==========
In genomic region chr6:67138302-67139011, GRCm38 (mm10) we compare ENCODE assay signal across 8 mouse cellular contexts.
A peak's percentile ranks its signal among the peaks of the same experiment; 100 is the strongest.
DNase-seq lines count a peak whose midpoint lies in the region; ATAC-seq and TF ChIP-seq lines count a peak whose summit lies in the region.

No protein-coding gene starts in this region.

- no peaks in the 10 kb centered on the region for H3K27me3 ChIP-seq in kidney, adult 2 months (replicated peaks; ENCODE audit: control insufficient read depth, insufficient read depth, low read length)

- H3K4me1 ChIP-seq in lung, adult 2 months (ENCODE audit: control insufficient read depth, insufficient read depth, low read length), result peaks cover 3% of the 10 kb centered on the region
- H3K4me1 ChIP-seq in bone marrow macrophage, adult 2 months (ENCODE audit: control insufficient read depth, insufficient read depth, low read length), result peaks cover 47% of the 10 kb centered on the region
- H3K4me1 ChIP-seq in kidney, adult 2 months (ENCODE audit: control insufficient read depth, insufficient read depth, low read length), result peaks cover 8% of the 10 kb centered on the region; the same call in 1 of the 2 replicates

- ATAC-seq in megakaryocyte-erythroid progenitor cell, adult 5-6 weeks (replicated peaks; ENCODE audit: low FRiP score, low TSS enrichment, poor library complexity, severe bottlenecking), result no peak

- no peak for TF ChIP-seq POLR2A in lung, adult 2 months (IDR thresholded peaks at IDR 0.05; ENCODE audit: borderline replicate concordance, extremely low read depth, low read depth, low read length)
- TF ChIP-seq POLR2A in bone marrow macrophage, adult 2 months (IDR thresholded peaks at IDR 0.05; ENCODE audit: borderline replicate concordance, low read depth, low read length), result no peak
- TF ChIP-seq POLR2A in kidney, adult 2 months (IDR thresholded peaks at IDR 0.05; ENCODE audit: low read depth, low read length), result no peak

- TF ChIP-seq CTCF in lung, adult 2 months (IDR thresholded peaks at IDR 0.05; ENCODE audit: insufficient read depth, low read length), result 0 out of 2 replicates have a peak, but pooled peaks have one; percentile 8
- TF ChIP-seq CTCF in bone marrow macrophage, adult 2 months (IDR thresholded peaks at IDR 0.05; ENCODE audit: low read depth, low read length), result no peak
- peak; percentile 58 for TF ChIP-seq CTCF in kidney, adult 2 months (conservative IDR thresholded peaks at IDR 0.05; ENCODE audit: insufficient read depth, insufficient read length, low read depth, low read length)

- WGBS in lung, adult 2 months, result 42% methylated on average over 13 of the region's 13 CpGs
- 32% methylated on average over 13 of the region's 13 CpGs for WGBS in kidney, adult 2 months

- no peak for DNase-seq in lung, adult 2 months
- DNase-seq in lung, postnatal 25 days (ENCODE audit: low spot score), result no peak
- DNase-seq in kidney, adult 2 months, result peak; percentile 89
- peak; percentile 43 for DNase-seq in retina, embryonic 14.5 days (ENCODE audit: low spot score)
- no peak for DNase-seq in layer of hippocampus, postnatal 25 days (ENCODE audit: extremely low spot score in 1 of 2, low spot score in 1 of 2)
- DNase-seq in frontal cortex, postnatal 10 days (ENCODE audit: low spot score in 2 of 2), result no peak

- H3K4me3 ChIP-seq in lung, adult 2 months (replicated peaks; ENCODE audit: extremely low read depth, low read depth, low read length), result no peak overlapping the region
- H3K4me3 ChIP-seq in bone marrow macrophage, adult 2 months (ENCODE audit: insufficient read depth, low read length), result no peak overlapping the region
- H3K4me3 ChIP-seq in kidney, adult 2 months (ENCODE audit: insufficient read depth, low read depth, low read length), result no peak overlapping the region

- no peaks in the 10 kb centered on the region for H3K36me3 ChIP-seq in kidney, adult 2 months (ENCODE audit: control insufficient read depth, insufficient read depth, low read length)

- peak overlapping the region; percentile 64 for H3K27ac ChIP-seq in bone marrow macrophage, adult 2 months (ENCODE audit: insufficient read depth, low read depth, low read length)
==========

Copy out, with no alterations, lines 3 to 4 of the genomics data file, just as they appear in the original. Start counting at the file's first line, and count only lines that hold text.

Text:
DNase-seq lines count a peak whose midpoint lies in the region; ATAC-seq and TF ChIP-seq lines count a peak whose summit lies in the region.

No protein-coding gene starts in this region.